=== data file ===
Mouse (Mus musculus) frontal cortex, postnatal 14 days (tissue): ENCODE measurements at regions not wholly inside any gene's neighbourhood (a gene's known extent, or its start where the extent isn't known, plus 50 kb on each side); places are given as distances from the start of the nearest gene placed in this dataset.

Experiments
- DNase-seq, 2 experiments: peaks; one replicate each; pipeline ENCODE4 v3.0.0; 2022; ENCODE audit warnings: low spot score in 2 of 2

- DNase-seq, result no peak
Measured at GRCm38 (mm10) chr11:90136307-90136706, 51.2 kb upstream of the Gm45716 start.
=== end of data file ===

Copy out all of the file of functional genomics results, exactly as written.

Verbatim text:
Mouse (Mus musculus) frontal cortex, postnatal 14 days (tissue): ENCODE measurements at regions not wholly inside any gene's neighbourhood (a gene's known extent, or its start where the extent isn't known, plus 50 kb on each side); places are given as distances from the start of the nearest gene placed in this dataset.

Experiments
- DNase-seq, 2 experiments: peaks; one replicate each; pipeline ENCODE4 v3.0.0; 2022; ENCODE audit warnings: low spot score in 2 of 2

- DNase-seq, result no peak
Measured at GRCm38 (mm10) chr11:90136307-90136706, 51.2 kb upstream of the Gm45716 start.